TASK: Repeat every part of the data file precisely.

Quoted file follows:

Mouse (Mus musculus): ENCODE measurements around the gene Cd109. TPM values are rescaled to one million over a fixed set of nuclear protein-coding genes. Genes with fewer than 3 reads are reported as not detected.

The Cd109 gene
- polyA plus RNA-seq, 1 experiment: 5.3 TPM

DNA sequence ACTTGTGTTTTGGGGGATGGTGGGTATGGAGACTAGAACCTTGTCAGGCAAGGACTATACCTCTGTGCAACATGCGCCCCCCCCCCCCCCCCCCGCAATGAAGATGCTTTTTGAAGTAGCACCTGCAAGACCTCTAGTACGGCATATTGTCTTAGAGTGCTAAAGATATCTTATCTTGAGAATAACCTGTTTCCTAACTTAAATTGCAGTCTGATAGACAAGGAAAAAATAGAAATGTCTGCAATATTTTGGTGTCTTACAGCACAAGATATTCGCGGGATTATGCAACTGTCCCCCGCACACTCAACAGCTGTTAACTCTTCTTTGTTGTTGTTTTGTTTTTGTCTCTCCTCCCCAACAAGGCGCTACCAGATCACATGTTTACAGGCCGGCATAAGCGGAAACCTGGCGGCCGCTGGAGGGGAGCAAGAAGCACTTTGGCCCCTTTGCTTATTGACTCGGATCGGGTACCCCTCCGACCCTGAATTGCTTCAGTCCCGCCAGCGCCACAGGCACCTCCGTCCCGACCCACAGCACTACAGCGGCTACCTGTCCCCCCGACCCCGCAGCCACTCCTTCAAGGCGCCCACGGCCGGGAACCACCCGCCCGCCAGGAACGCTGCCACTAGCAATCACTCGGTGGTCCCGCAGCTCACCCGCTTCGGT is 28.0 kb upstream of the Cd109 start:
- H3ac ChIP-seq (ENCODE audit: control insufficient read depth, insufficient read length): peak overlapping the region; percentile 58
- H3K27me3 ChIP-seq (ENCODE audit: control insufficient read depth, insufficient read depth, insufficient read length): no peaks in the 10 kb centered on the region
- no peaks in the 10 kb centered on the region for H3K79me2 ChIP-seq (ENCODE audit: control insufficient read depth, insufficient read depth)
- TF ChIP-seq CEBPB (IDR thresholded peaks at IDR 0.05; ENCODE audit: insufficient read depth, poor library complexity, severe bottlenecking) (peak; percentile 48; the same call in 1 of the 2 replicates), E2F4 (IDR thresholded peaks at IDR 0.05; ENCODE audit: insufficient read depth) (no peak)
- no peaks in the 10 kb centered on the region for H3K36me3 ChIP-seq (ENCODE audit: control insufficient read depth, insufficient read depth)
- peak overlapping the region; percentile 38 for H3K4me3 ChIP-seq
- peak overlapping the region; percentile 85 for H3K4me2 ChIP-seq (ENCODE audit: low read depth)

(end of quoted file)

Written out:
Mouse (Mus musculus): ENCODE measurements around the gene Cd109. TPM values are rescaled to one million over a fixed set of nuclear protein-coding genes. Genes with fewer than 3 reads are reported as not detected.

The Cd109 gene
- polyA plus RNA-seq, 1 experiment: 5.3 TPM

DNA sequence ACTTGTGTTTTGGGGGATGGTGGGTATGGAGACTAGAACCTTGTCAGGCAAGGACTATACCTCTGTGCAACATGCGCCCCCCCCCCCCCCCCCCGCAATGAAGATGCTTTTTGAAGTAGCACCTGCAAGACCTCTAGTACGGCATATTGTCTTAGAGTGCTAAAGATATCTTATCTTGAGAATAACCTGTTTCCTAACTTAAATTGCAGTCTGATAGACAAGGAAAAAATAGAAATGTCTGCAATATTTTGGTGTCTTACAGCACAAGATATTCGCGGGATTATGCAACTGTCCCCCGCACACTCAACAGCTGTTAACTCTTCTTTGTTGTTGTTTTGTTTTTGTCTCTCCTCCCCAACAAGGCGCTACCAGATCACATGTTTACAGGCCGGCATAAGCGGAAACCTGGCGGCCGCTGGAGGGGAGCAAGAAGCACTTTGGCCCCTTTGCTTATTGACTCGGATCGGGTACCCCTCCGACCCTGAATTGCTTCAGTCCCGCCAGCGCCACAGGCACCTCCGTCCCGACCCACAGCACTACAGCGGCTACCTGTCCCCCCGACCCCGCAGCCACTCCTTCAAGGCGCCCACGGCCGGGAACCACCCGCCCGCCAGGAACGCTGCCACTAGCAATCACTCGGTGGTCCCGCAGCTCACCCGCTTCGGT is 28.0 kb upstream of the Cd109 start:
- H3ac ChIP-seq (ENCODE audit: control insufficient read depth, insufficient read length): peak overlapping the region; percentile 58
- H3K27me3 ChIP-seq (ENCODE audit: control insufficient read depth, insufficient read depth, insufficient read length): no peaks in the 10 kb centered on the region
- no peaks in the 10 kb centered on the region for H3K79me2 ChIP-seq (ENCODE audit: control insufficient read depth, insufficient read depth)
- TF ChIP-seq CEBPB (IDR thresholded peaks at IDR 0.05; ENCODE audit: insufficient read depth, poor library complexity, severe bottlenecking) (peak; percentile 48; the same call in 1 of the 2 replicates), E2F4 (IDR thresholded peaks at IDR 0.05; ENCODE audit: insufficient read depth) (no peak)
- no peaks in the 10 kb centered on the region for H3K36me3 ChIP-seq (ENCODE audit: control insufficient read depth, insufficient read depth)
- peak overlapping the region; percentile 38 for H3K4me3 ChIP-seq
- peak overlapping the region; percentile 85 for H3K4me2 ChIP-seq (ENCODE audit: low read depth)